News and Updates from CVSL

Greater Manchester gears up for electric cars as charging network is announced

The Greater Manchester Electric Vehicle (GMEV) scheme – a new electric vehicle charging point network and pay as you go programme, led by Transport for Greater Manchester (TfGM) – has been launched.

The scheme has received £1.7million of support from  the Office for Low Emission Vehicle’s (OLEV) funded ‘Plugged In Places’ scheme, as well as a further £1m from the combined authorities' allocated transport budget.

TfGM is working with the Greater Manchester local authorities to identify locations and install a range of charge points for EVs, which will be operational in the summer.

The locations will be across the 10 districts providing commuters with the infrastructure to charge electric vehicles.

Private sector partners, such as NCP, Manchester Central,Manchester Metropolitan University,Salford University and Intu Trafford Centre are also on board, providing their own charging bays to supplement the network.

The GMEV scheme will be operated by Charge Your Car (CYC) a leader in EV charging networks. CYC will manage the payments and access to the GMEV scheme on behalf of TfGM.

Customers wishing to use the charging bays will be able to do so from July. They will be able to either register through the TfGM website and then receive an access card in the post, or simply pay as you go either by phone or by mobile app.

The scheme pricing is yet to be confirmed, but users will pay a flat rate per hour to recharge their vehicle.

To recharge a typical EV (7kwh/32amp capability) fully in a GMEV bay will take around three – four hours and cost no more that £6. This will enable an EV driver to travel around 100 miles.

GMEV charging bays (7kwh/32amp) are capable of charging a typical EV in approximately three – four hours, which is three times faster than charging at home.


Fifth of the country's roads have potholes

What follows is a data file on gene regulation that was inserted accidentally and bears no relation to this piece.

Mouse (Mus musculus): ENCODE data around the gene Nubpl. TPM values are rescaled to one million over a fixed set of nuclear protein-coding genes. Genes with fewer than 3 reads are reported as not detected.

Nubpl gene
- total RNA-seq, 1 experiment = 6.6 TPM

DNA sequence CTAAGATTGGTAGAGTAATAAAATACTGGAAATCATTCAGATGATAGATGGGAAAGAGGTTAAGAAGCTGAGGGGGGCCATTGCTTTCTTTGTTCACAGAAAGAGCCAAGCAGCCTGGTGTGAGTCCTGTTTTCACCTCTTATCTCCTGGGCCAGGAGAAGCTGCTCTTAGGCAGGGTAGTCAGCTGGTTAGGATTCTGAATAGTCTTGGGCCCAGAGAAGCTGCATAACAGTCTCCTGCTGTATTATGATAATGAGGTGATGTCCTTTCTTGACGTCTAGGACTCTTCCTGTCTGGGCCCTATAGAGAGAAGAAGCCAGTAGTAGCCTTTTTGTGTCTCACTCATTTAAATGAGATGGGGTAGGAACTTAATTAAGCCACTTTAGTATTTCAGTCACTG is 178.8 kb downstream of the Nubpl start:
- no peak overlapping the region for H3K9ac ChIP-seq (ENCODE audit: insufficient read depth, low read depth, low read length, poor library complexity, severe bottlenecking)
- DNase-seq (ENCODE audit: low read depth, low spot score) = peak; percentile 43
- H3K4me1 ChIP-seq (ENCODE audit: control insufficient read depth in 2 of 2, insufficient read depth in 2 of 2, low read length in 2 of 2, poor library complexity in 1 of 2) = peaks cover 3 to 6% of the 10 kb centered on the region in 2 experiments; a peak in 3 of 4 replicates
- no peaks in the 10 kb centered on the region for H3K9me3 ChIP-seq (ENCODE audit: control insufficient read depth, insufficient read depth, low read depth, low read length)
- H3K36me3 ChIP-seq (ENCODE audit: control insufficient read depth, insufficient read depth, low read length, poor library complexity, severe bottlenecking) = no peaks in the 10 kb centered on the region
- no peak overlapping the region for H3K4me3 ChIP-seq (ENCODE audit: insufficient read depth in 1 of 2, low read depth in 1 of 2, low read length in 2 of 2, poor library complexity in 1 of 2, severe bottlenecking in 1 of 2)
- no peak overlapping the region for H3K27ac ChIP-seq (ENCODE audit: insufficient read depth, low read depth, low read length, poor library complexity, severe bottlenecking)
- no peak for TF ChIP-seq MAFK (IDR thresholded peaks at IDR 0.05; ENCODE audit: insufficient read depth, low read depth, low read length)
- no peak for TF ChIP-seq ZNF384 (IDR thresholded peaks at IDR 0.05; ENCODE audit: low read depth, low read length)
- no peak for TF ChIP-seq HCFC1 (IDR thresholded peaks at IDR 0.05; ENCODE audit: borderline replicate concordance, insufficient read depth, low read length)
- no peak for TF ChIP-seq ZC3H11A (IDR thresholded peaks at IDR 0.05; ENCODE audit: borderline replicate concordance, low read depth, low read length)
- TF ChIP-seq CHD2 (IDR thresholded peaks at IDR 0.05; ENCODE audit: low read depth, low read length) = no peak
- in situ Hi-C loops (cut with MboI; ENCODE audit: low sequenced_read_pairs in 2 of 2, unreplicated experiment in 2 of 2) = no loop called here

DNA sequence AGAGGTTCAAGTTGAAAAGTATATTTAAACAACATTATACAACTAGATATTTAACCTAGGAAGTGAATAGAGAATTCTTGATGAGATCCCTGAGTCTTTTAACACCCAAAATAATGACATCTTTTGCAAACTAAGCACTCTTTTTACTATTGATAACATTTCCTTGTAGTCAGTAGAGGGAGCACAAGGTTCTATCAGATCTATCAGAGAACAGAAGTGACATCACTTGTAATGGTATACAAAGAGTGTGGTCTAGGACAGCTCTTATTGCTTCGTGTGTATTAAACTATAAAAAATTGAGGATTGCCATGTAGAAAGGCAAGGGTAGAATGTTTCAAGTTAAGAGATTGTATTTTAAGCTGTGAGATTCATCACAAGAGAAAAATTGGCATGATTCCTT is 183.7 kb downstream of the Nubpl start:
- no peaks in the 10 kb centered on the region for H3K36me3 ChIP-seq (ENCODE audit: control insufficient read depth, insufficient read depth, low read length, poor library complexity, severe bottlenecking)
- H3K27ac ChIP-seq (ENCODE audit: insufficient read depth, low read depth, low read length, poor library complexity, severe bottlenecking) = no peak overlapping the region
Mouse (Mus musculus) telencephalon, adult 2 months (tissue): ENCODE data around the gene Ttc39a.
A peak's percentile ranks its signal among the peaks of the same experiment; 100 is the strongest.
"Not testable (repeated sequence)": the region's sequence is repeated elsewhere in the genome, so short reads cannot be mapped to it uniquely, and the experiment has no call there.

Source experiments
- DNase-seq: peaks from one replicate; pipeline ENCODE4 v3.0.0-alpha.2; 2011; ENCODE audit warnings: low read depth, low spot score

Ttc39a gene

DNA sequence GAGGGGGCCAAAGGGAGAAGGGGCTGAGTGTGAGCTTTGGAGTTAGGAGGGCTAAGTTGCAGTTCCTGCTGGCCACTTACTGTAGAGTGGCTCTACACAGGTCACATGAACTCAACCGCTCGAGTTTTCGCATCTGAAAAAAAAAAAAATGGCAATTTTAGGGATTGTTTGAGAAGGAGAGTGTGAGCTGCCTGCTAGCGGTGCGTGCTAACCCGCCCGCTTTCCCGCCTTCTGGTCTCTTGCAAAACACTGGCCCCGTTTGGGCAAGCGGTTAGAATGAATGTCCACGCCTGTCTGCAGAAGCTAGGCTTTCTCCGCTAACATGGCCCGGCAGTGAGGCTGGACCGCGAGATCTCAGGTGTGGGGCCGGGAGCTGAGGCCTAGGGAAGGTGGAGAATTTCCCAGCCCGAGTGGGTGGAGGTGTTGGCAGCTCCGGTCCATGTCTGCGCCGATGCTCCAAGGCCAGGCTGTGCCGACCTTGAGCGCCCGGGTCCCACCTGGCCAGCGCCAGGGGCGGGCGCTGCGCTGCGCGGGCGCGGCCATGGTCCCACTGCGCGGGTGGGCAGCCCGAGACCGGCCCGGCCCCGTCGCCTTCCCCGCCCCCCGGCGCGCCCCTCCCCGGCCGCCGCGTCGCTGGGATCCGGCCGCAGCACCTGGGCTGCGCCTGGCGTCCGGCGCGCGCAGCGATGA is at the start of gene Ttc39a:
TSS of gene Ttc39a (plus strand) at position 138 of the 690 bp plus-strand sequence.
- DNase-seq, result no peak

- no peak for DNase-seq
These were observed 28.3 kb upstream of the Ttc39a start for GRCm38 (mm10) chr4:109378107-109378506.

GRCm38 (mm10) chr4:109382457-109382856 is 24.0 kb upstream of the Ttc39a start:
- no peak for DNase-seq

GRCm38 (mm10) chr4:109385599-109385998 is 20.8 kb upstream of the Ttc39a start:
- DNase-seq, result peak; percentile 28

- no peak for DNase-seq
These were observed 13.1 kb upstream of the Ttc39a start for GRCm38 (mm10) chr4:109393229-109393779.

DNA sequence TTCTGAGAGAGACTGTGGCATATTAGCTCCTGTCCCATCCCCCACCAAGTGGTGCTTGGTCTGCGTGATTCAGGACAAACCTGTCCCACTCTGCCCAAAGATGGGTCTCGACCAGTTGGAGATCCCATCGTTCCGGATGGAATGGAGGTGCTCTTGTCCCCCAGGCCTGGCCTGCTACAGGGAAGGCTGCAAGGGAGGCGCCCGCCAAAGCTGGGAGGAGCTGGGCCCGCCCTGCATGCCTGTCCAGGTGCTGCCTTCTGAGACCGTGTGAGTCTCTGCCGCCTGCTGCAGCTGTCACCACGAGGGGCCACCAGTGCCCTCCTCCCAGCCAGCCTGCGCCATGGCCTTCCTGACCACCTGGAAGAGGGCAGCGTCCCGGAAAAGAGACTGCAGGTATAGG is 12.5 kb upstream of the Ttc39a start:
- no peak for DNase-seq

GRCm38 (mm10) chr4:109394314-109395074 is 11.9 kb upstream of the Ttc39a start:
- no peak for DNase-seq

Potholes are becoming an ever increasing problem to all drivers there popping up faster than daffodils and recent reports seem to confirm this with one in five roads affected by pot holes due to the bad weather. But I don’t think we really need a survey to tell us this as I’m sure everyone who drives has noticed this for themselves.

A survey carried out by the AA of more than 22,000 people has revealed that in the last two years a third of AA members have suffered pothole damage to their cars – and the situation looks set to worsen thanks to 30 per cent more potholes being reported on our road network than at the start of 2012.

This has a massive effect on all drivers and as potholes are a major factor in causing axle and suspension failure, which counts for a third of mechanical problems on the UK roads and costs British motorists an estimated £2.8 billion every year. This can make a massive difference on peoples motoring budgets whether it’s a private vehicle or on a Contract hire vehicle.

Roads in Scotlandand Yorkshire and Humberside were rated as the worst in Britain by those taking part in the AA  poll, with 40 per cent rated as being in poor, very poor or terrible condition.

Northern Ireland,Wales and London have the best roads. However, 50 per said that the pothole problem had grown in the last 12 months

This reflects the effects of very wet and frosty weather on poor road surfaces. Potholes form as water freezes and expands in cracks in the road surface. Passing traffic opens up the damaged road surface and rain washes out loose material

The AA also reports that a recent study by the Asphalt Industry Alliance revealed a £2.5 billion maintenance backlog in England and Wales. This makes things look particularly bleak as there are more potholes, a bigger maintenance backlog and less cash.

A recent report by also revealed that potholes are increasing not just in quantity but size too. Its study used data from more than 10,000 pothole reports, and found that the average depth of a pothole had increased from 3in to 4in in the last two years.

It says that with 2012 being the second-wettest since records began, plus the freezing winter conditions, it's no surprise that potholes, which are caused when moisture seeps into cracks in the road surface and then freezes, thus expanding and cracking the road, are worse than ever. But they believe it is not just the weather at fault the under-investment by the Government by using temporary fixes has just escalated the problem over the years.

The advice from the experts is to report potholes to or These websites will report the potholes to the relevant local authorities, and monitor the report until the pothole has been repaired. Further more, by reporting a pothole to either of these sites, it becomes a matter of record, which is actionable.  They urge drivers to report potholes to highways authorities to allow them to take action and prevent road users from being endangered and their vehicles suffering damage.